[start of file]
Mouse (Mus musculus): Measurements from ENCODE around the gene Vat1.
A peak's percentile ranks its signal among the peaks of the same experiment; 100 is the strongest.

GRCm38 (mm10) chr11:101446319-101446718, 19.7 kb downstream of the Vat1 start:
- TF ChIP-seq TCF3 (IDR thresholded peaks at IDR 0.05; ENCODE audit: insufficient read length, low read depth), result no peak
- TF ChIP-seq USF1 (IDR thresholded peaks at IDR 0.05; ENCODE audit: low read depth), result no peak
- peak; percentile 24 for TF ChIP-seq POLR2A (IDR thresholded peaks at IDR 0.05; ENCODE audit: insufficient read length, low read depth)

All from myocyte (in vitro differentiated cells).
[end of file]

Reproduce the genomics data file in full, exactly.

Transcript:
Mouse (Mus musculus): Measurements from ENCODE around the gene Vat1.
A peak's percentile ranks its signal among the peaks of the same experiment; 100 is the strongest.

GRCm38 (mm10) chr11:101446319-101446718, 19.7 kb downstream of the Vat1 start:
- TF ChIP-seq TCF3 (IDR thresholded peaks at IDR 0.05; ENCODE audit: insufficient read length, low read depth), result no peak
- TF ChIP-seq USF1 (IDR thresholded peaks at IDR 0.05; ENCODE audit: low read depth), result no peak
- peak; percentile 24 for TF ChIP-seq POLR2A (IDR thresholded peaks at IDR 0.05; ENCODE audit: insufficient read length, low read depth)

All from myocyte (in vitro differentiated cells).